I don't really know a lot of the Monty Roberts stuff...but I've attended several Clinton Anderson clinics and I am rather fascinated by the natural horsemanship stuff...I mean obviously I spend most of my time in the saddle but the work you do on the ground really influences the horse under saddle...imo. I don't do a ton of groundwork with Louis but I have in the past with other horses.
         
        11-14-2012, 08:28 PM
      #65
    Trained
    Lol my boy's name is Monty, I don't prescribe to any one natural horsemanship school or even NH as a whole... just use what works for the horse I am working with at the time! Dorkus has a lot of Parelli training and it's amazing what I can do with it.
         
        11-14-2012, 08:30 PM
      #66
    Foal
    LOL don't mind me...my tired eyes aren't paying enough attention.

    And yeah same
         
        11-14-2012, 08:42 PM
      #67
    Trained
    Hahah that's ok neither are mine!

    Phleh now I'm being criticised for admitting that the horse I took on isn't right for me... "send it to a trainer and get lessons then" pfft yeah like I haven't already considered that. Trainers don't change temperaments of horses and personalities of riders/handlers!
         
        11-15-2012, 03:45 AM
      #68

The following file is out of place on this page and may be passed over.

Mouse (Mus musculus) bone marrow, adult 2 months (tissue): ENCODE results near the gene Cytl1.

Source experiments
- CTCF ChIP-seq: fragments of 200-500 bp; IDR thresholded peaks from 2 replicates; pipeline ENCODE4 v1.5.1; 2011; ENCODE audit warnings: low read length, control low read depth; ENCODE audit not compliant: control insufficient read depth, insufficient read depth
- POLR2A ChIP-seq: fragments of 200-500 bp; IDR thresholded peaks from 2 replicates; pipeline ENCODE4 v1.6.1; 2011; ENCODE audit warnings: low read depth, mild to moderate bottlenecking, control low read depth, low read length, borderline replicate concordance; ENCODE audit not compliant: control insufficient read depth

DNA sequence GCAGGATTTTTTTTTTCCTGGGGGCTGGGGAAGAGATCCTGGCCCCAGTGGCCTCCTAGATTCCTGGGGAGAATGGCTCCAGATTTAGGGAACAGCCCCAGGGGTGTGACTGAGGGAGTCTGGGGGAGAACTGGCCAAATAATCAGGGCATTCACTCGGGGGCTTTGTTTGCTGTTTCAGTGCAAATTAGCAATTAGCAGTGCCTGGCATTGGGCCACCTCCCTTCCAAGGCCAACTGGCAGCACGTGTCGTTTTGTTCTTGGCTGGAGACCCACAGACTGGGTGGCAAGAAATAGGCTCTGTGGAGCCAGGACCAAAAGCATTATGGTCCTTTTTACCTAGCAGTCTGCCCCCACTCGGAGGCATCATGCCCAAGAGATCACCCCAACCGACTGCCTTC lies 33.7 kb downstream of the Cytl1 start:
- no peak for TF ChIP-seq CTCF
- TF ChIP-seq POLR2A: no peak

Green Broke
    Quote:
    I'd like to point out, that I am perfectly capable of riding him in the full bridle. I've ridden him for almost 2 years in a snaffle, we have gotten great scores at First Level, and in the past I've gotten good scores at Second Level with the mare I used to ride.
    sorry but any idiot can get good scores at 1st level when riding a 4th level horse. Heck my brother who can barely ride (as in he can sit on a horse, rise to the trot and not fall off in canter) got a decent score (mid 60's) at prelim on my connie who I regularly competed at medium level, stan did it all for my brother, brother just pointed and kicked! This came about because my brother wanted to competete in our school horse show and didnt have his own horse, it was a BD judge and everything. He then had a go at the handy pony class on Stan which was set up for tiny ponies (stan was a big 14hh) and he struggled to turn a very tight corner so I coached him through a turn on the hind, stan did it no questions asked.
         
        11-15-2012, 08:02 AM
      #69
    Foal
    Quote:
    Originally Posted by faye